On Monday, January 7, 2019, Dr. Patrick Secor from the University of Montana came to give a talk titled “Targeting bacteriophage to treat bacterial infections”. This is a novel approach towards treating bacterial infections. Normally, bacteriophages are thought of as a virus that harms bacteria and not humans. How would targeting bacteriophages help treat bacterial infections? Wouldn’t this be doing the opposite, because by killing bacteriophages you’re allowing for the bacteria to persist? Perhaps not as Dr. Secor’s work demonstrates a scenario where targeting bacteriophages therapeutically actually helps eliminate bacterial infection.
The Secor lab uses Pseudomonas aeruginosa as a model system. This bacterium is an opportunistic pathogen that takes advantage of immunocompromised hosts such as cystic fibrosis patients. Pf1-filamentous bacteriophage (Pf phage) are integrated into the chromosome of most P. aeruginosa strains, and Pf phage genes are some of the most highly upregulated when P. aeruginosa forms biofilms (1). The Secor lab found that Pf phage decreased bacterial invasiveness and were less inflammatory in mice. Furthermore, they found bacteria producing Pf phage were more resistant to phagocytosis by macrophages—phenotypes typically associated with chronic infection (2). These observations suggest that Pf phage play a role in infection pathogenesis. The lab has also found that the Pf phage is able to reduce bacterial clearance. Secor et al. hypothesize that Pf phage particles stimulate TLR3-TRIF signaling in macrophages. When TLR3 was disabled, TNF production by macrophages was restored. Additionally, their data showed that Pf phage co-localizes with TLR3. Overall, these results suggest that Pf phages are internalized by macrophages, where they trigger the TLR3-TRIF pathway, an antiviral response, which is able to reduce the bacterial clearance from sites of infection.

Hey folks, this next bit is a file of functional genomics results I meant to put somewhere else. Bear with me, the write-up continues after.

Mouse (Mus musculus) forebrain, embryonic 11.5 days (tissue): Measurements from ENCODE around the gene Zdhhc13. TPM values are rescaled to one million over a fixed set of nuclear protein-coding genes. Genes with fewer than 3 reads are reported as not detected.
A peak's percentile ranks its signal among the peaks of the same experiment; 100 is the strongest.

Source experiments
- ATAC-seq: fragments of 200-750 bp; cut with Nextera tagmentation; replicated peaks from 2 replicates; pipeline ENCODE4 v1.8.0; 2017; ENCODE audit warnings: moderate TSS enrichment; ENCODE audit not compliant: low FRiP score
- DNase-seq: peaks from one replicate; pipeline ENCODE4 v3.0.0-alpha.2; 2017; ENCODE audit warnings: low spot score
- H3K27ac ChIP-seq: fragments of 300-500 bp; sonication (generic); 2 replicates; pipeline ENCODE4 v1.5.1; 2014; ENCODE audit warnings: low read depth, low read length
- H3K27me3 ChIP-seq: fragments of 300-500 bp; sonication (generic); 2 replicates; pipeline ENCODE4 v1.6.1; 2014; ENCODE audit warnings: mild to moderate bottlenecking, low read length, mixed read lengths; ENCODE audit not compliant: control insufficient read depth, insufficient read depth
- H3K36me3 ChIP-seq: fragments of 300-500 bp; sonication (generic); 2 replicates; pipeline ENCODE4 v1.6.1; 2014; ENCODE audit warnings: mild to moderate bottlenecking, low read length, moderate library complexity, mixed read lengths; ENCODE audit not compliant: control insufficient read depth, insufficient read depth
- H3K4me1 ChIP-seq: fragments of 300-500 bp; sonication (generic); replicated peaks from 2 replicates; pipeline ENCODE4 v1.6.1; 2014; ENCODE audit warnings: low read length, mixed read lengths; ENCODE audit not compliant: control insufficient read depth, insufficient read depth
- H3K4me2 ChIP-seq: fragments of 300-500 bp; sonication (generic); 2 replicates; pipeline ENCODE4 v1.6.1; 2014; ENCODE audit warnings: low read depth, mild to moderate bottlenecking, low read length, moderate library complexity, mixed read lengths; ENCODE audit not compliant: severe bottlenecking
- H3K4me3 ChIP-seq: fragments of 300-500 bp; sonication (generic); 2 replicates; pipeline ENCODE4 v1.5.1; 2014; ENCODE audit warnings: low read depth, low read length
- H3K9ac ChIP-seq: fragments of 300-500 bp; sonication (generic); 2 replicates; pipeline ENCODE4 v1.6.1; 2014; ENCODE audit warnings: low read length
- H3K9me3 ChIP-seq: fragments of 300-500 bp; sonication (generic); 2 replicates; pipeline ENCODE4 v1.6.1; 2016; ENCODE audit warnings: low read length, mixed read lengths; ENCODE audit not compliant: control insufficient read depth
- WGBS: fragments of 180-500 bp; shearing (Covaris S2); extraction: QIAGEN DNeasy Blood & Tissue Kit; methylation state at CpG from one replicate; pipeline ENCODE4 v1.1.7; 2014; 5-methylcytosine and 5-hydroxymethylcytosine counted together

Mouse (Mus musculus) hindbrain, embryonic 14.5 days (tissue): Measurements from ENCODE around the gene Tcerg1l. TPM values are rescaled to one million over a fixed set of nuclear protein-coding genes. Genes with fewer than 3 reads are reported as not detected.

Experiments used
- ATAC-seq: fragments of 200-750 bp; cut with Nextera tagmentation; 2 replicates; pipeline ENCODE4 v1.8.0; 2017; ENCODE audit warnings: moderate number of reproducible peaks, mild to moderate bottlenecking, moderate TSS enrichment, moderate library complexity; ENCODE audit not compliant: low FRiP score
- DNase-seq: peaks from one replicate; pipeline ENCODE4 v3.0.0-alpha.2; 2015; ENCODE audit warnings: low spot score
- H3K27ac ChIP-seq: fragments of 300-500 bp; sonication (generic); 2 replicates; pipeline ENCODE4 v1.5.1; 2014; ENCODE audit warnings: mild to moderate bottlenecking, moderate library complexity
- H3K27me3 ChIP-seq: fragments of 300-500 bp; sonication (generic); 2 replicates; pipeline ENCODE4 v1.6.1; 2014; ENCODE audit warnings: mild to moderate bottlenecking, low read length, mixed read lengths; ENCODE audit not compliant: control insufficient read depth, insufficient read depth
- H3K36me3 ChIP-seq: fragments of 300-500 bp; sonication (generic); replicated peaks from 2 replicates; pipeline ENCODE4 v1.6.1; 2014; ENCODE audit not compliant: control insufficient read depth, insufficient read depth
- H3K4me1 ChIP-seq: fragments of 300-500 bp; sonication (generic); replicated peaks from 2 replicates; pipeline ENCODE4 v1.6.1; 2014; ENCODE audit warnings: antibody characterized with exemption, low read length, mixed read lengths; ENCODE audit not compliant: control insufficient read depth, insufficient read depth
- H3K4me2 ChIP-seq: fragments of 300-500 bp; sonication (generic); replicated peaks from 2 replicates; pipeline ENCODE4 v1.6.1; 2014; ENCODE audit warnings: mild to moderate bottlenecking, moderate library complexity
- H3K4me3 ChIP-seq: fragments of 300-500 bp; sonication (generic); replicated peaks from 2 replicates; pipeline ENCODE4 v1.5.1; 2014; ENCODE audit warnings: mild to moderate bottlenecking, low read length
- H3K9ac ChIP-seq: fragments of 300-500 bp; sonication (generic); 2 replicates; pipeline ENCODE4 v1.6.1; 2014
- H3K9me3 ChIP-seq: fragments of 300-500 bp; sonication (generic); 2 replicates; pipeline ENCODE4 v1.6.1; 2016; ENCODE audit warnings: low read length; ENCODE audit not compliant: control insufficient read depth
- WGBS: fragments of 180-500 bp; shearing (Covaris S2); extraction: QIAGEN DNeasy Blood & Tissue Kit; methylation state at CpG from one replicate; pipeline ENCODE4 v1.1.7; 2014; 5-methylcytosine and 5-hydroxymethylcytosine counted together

Overall, I think Dr. Secor’s work is fascinating and novel. This talk makes me curious as to whether or not eliminating bacteriophages, for example, by vaccination, could somehow help us solve the antimicrobial resistance (AMR) problem that we have been encountering. Of course, phages are viruses and, like bacteria, rapidly evolve. Therefore, maybe the answer to our AMR problem isn't in a vaccine. Nevertheless, Dr. Secor may have discovered an overarching mechanism that is used by bacteriophages to promote bacterial infections. If we can somehow understand the relationship between the two, we can then focus our efforts on targeting these specific mechanisms to treat bacterial infections without the use of antibiotics.
Webb, Jeremy S., Mathew Lau, and Staffan Kjelleberg. "Bacteriophage and phenotypic variation in Pseudomonas aeruginosa biofilm development." Journal of bacteriology 186.23 (2004): 8066-8073.
Secor, Patrick R., et al. "Filamentous bacteriophage produced by Pseudomonas aeruginosa alters the inflammatory response and promotes noninvasive infection in vivo." Infection and immunity 85.1 (2017): e00648-16.